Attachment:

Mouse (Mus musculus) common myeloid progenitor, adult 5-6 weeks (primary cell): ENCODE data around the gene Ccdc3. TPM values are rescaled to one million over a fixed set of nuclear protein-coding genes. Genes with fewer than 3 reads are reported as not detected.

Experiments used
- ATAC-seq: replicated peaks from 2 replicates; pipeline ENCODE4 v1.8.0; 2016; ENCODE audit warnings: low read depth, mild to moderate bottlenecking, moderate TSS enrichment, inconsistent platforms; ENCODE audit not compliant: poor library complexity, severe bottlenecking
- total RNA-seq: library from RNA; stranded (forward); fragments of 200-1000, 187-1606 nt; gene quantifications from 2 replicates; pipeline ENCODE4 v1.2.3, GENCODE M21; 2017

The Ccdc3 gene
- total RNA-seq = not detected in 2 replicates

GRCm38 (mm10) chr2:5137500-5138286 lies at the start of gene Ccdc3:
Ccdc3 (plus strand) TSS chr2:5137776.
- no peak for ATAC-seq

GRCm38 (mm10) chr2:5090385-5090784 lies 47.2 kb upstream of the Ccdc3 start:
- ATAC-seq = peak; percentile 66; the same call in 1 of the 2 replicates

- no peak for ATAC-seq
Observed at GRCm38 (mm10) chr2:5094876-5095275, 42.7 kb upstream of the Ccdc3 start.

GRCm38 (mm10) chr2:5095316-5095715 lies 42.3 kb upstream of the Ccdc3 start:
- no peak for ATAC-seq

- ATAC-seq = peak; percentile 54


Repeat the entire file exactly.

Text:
Mouse (Mus musculus) common myeloid progenitor, adult 5-6 weeks (primary cell): ENCODE data around the gene Ccdc3. TPM values are rescaled to one million over a fixed set of nuclear protein-coding genes. Genes with fewer than 3 reads are reported as not detected.

Experiments used
- ATAC-seq: replicated peaks from 2 replicates; pipeline ENCODE4 v1.8.0; 2016; ENCODE audit warnings: low read depth, mild to moderate bottlenecking, moderate TSS enrichment, inconsistent platforms; ENCODE audit not compliant: poor library complexity, severe bottlenecking
- total RNA-seq: library from RNA; stranded (forward); fragments of 200-1000, 187-1606 nt; gene quantifications from 2 replicates; pipeline ENCODE4 v1.2.3, GENCODE M21; 2017

The Ccdc3 gene
- total RNA-seq = not detected in 2 replicates

GRCm38 (mm10) chr2:5137500-5138286 lies at the start of gene Ccdc3:
Ccdc3 (plus strand) TSS chr2:5137776.
- no peak for ATAC-seq

GRCm38 (mm10) chr2:5090385-5090784 lies 47.2 kb upstream of the Ccdc3 start:
- ATAC-seq = peak; percentile 66; the same call in 1 of the 2 replicates

- no peak for ATAC-seq
Observed at GRCm38 (mm10) chr2:5094876-5095275, 42.7 kb upstream of the Ccdc3 start.

GRCm38 (mm10) chr2:5095316-5095715 lies 42.3 kb upstream of the Ccdc3 start:
- no peak for ATAC-seq

- ATAC-seq = peak; percentile 54